MEN AND WOMEN: So your teenager is sexting? Relax, it is just normal
As we get older, we quickly forget what it was like to be young, don’t we? Like do you remember your teenage crushes?
As a parent you hope your teenage daughters haven’t got there yet. But I promise you they have! All the way through from age 12 or 13. And the ones with boyfriends, or boys who’re interested in them, are sending sexy selfies and texts.
When you were growing up, you probably passed each other notes in class. Nowadays there’s sexting! Today’s teens send each other sexually explicit messages and nude pictures and think that’s a completely natural thing to do.
Because, you know what? Today’s teenage girls actually like the idea of sex. Fortunately, access to the Internet is actually encouraging teenagers to start having sex later.
But meanwhile they’re thinking and imagining what it will be like. As parents, we don’t like that idea — but that’s because we’ve forgotten just how interested we were at the same age!
And for modern teens, the world’s online. So sexting is rapidly becoming one of the ways they flirt. And the girls are enjoying it. They say it makes them feel desirable, and adds to the fun of growing close to a boy.
In any case, they’re not put off by parents, teachers, or campaigners trying to stop them. They say we don’t know what we’re talking about. That they want to feel sexy. And that we exaggerate the downsides. But downsides there certainly are.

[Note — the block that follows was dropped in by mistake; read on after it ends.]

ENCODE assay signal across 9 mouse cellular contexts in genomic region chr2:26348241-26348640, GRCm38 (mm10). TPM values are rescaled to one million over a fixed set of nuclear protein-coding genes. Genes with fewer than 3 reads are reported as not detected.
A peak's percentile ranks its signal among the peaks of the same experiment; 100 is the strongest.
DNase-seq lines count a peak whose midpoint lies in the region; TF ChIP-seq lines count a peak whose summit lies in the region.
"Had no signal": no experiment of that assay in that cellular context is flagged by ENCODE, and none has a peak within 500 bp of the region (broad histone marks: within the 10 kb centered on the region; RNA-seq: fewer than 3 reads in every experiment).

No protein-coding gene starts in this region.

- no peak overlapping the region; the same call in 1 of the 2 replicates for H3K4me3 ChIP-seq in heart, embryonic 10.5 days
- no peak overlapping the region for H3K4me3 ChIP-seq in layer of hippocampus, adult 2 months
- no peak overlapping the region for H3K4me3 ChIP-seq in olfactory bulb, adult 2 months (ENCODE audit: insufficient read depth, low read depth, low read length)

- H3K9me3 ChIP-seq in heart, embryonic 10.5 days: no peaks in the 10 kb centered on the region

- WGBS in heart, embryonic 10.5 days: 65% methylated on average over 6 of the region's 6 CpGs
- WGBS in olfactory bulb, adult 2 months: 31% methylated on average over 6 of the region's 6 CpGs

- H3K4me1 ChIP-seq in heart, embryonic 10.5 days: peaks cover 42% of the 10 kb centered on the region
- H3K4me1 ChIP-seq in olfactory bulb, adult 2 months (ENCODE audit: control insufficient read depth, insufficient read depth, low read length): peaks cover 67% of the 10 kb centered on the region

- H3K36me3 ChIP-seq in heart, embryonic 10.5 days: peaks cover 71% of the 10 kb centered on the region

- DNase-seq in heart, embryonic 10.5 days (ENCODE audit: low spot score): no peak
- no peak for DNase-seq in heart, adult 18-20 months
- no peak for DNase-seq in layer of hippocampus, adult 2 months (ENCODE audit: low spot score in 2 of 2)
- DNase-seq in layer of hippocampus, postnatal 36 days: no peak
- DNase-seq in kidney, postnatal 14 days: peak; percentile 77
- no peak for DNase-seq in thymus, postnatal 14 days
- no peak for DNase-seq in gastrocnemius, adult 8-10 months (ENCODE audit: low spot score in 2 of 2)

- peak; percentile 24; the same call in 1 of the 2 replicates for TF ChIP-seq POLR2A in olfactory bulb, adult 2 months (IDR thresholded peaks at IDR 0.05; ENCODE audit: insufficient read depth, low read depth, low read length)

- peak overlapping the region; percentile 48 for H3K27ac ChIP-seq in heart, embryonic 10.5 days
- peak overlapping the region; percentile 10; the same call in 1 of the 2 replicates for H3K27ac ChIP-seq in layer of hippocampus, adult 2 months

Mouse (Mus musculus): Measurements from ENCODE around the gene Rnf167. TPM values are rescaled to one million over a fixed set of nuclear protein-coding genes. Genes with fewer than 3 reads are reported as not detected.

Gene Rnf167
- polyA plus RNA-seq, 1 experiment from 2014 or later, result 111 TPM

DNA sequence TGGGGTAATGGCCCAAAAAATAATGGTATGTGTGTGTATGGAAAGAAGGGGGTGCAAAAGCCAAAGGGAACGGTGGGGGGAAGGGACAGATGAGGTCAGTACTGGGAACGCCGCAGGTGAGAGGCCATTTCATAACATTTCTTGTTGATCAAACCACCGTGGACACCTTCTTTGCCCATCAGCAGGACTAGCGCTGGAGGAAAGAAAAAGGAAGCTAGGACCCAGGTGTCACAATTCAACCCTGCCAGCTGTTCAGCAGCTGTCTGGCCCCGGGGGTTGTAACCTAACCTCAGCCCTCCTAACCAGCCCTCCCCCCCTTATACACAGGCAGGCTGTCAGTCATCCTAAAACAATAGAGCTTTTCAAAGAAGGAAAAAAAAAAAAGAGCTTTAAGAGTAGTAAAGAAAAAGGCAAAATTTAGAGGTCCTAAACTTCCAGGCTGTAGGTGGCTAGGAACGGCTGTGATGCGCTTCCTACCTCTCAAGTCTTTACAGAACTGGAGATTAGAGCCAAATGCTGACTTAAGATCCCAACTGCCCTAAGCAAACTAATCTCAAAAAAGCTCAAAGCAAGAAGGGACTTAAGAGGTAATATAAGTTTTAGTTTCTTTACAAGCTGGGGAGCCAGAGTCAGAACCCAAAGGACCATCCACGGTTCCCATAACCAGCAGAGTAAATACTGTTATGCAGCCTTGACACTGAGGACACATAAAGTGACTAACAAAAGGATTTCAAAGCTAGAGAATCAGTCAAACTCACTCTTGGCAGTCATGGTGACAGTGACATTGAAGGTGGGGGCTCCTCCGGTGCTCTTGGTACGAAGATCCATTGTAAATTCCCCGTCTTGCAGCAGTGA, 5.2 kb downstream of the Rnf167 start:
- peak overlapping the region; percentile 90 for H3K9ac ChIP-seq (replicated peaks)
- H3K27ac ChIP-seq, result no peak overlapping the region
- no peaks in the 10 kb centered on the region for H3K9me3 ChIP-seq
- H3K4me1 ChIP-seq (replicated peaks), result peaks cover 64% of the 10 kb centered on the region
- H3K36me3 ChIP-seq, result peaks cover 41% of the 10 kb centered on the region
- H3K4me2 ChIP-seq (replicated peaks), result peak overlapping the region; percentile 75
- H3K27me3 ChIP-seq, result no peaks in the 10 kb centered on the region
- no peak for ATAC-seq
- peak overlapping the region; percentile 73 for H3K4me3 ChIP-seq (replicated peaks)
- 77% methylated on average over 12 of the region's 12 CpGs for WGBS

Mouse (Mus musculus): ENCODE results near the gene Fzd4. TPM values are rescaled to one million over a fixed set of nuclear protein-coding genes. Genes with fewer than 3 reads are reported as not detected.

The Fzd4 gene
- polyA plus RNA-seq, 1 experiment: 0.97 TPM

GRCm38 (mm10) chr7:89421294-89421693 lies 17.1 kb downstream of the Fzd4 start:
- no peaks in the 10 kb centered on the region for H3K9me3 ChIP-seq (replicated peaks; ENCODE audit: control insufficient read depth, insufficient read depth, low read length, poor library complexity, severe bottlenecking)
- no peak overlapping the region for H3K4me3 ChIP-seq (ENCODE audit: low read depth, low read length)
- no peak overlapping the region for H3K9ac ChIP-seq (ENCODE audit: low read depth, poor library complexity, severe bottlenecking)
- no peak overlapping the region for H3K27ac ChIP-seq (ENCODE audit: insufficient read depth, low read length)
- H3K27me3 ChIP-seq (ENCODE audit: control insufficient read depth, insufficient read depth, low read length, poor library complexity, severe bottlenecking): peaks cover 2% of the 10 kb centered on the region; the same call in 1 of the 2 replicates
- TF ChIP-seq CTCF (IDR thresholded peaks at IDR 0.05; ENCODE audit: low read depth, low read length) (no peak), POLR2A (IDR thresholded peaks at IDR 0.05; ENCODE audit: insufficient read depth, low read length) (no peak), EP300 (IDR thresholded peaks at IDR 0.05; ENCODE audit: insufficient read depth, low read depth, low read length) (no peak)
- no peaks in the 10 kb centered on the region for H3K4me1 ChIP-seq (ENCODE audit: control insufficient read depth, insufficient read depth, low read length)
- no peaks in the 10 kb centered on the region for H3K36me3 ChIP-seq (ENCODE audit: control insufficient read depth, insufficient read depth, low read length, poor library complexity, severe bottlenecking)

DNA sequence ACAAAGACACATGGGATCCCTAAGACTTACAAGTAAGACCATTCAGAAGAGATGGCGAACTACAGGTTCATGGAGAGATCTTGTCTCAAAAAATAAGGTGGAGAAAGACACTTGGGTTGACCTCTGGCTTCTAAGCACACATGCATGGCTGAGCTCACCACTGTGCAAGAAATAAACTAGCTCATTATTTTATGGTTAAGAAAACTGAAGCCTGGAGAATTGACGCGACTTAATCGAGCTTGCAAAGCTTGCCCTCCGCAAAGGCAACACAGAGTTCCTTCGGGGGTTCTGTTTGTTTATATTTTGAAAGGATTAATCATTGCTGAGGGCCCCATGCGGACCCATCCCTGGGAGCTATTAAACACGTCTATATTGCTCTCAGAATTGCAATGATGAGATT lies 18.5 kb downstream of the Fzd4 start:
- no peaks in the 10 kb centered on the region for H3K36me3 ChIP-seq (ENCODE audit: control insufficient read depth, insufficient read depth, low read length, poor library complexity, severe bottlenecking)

Like sending sexts to the wrong number. Becoming a victim of revenge porn or mass texting. It’s also very common for sexts to get shared around, including with complete strangers.
And once one’s out there in cyberspace, you can’t control it any more. So, as a parent, I don’t like to think of my daughter sexting.
But, in fact, so long as no-one’s being pressurised, and everyone’s aware that the images might be seen by other people, researchers say that sexting doesn’t appear to be doing any harm.
So maybe we need to stop panicking and trust our kids. Naturally, you should talk to your teens about their relationships. About treating each other well and being safe.
But actually this sort of behaviour is completely natural. It’s just the modern version of what you and I did behind the school yard.
But there is one other issue. Young people don’t see anything wrong in sending each other sexual images. However, in many countries — including here — sexting’s actually illegal. In fact, in most places the law treats sexting as a form of child pornography and exploitation.
So while intending to protect them, the law’s inadvertently ended up threatening your teens with steep punishments, including jail time and sex offender registration for doing something teenagers see as completely normal.
Many lawyers agree. Support them. The law needs to be brought into line with modern youngster’s sexual behaviour.
Leaving sexting problems to be sorted out by parents and social workers.